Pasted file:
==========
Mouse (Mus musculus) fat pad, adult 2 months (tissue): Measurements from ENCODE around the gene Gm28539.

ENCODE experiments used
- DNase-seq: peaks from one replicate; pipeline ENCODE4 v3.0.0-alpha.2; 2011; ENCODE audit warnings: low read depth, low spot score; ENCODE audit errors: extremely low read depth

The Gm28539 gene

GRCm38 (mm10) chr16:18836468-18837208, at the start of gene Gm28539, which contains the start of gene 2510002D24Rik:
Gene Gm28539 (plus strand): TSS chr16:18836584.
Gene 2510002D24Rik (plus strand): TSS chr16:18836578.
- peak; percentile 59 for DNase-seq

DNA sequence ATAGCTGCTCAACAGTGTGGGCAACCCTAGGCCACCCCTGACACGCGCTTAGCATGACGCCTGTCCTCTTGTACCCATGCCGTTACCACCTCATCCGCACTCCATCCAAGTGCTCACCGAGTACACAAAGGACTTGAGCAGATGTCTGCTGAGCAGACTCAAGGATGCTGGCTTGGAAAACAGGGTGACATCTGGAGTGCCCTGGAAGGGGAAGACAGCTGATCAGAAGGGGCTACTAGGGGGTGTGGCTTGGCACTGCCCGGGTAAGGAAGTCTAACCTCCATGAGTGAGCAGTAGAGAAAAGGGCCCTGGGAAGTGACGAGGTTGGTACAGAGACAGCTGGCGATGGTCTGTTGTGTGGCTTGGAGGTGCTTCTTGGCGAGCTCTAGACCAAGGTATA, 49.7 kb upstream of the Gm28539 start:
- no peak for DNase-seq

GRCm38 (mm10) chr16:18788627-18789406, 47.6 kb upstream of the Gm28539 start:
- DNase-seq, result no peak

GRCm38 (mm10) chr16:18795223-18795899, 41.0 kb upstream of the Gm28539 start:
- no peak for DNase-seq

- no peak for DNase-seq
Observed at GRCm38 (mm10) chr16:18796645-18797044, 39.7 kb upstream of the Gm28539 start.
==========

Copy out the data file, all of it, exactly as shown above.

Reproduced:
Mouse (Mus musculus) fat pad, adult 2 months (tissue): Measurements from ENCODE around the gene Gm28539.

ENCODE experiments used
- DNase-seq: peaks from one replicate; pipeline ENCODE4 v3.0.0-alpha.2; 2011; ENCODE audit warnings: low read depth, low spot score; ENCODE audit errors: extremely low read depth

The Gm28539 gene

GRCm38 (mm10) chr16:18836468-18837208, at the start of gene Gm28539, which contains the start of gene 2510002D24Rik:
Gene Gm28539 (plus strand): TSS chr16:18836584.
Gene 2510002D24Rik (plus strand): TSS chr16:18836578.
- peak; percentile 59 for DNase-seq

DNA sequence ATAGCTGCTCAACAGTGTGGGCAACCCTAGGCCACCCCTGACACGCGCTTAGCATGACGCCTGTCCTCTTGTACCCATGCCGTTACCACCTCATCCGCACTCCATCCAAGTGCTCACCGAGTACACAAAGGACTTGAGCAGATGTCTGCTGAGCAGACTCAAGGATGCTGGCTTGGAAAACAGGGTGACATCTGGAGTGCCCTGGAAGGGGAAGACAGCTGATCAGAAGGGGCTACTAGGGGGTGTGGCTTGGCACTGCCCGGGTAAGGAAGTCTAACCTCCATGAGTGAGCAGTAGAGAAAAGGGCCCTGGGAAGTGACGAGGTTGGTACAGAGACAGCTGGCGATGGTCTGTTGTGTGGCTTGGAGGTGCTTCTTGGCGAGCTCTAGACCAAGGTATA, 49.7 kb upstream of the Gm28539 start:
- no peak for DNase-seq

GRCm38 (mm10) chr16:18788627-18789406, 47.6 kb upstream of the Gm28539 start:
- DNase-seq, result no peak

GRCm38 (mm10) chr16:18795223-18795899, 41.0 kb upstream of the Gm28539 start:
- no peak for DNase-seq

- no peak for DNase-seq
Observed at GRCm38 (mm10) chr16:18796645-18797044, 39.7 kb upstream of the Gm28539 start.